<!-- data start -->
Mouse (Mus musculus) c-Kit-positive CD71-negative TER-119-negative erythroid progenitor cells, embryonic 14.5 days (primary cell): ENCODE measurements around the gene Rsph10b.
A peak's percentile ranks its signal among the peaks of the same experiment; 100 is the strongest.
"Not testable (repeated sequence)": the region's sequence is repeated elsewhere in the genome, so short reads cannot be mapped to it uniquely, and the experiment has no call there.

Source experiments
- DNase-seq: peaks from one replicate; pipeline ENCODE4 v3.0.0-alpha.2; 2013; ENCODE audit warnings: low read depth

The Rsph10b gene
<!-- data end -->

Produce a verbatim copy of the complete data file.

Mouse (Mus musculus) c-Kit-positive CD71-negative TER-119-negative erythroid progenitor cells, embryonic 14.5 days (primary cell): ENCODE measurements around the gene Rsph10b.
A peak's percentile ranks its signal among the peaks of the same experiment; 100 is the strongest.
"Not testable (repeated sequence)": the region's sequence is repeated elsewhere in the genome, so short reads cannot be mapped to it uniquely, and the experiment has no call there.

Source experiments
- DNase-seq: peaks from one replicate; pipeline ENCODE4 v3.0.0-alpha.2; 2013; ENCODE audit warnings: low read depth

The Rsph10b gene